A good one
by Guest Blogger
December 14, 2005
One of the many good days I’ve had out here so far was when we put the Billy Greene in the water for the first time since both the boat and I took a beating. It was a splendid day: the water and wind were mostly calm, and we were in a field of icebergs of all shapes and sizes. For a guy who likes to describe things, I gotta say it’s hard to figure how to describe the icebergs – someone on the bridge said it was like drifting through a modern sculpture exhibit, except these are constantly-changing, naturally forming structures that are not made with permanence and fame in mind.
Their forms and shapes vary wildly, from smooth, soft, Henry Moore-like creations to sharply angulated monoliths recalling the mesas and superstructures in northern Arizona. Countless cracks, facets, planes, holes, peaks, fissures, formations… a thorough lesson in variations in geometry and grace.
They were lit by different light all day, as down here the weather changes rapidly: within two hours we went from snowing, blustery conditions, to clear blue sky, to fog, back to a light snow, then broken clouds with beams of penetrating light at ‘sunset’, which this time of year lasts a couple of hours. When the sun lights up an iceberg directly, and there’s darkness in the background, it’s just breathtaking… Driving among these giants is a real treat – I just can’t stop grinning all day, though ya gotta look out for the ‘small’ ones – it wouldn’t be wise to smack into even the smallest chunk in the water with the RIB [rigid-(hulled) inflatable boat] – they may as well be rock as far as we’re concerned. The Arctic Sunrise kept fairly close to the Esperanza as we weaved in and out of the icebergs, sometimes passing on either side of one, in tandem. We were close enough to wave to each other on deck and figure out who was who…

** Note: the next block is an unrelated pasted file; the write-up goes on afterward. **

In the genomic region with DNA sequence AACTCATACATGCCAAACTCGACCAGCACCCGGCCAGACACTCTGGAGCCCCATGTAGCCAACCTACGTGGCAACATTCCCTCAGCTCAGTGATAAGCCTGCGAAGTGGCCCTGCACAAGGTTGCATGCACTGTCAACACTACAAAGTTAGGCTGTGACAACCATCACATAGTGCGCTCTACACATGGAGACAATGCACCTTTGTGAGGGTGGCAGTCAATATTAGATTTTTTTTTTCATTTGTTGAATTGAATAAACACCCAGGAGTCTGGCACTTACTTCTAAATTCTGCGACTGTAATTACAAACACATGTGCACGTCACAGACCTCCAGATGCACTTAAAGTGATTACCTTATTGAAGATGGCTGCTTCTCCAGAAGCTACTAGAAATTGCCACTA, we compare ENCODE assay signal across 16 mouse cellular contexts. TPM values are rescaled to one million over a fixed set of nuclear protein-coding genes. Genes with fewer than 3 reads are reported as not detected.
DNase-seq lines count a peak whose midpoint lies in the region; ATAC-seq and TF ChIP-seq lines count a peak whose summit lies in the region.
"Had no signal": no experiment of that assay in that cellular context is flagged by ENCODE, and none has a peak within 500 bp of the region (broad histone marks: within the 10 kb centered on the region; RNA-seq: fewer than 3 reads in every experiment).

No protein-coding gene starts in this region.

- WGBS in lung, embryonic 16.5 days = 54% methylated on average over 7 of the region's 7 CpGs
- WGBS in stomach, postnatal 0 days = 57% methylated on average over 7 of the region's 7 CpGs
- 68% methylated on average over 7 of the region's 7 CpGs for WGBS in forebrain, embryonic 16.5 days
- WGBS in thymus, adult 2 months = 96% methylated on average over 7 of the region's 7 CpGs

We put the boat in without a hitch, easily took on two more folks from the pilot door, and after training hauled her onboard with no problems at all.
At the end of the day, most of us were on the bridge, gawking at icebergs. This crew tends to keep their noses down in their work, but the show we got in the ice field captured all of our attention and most of us were like little kids up on the bridge, pointing here and there and running around, taking snapshots and shaking our heads in wonder…
Perhaps even better, however, was that we spotted our first whales of the trip that morning, and my first whales ever! I ran alongside the bow as it rubbed and rolled and eventually dove under. The cherry on the cake of a perfect day already.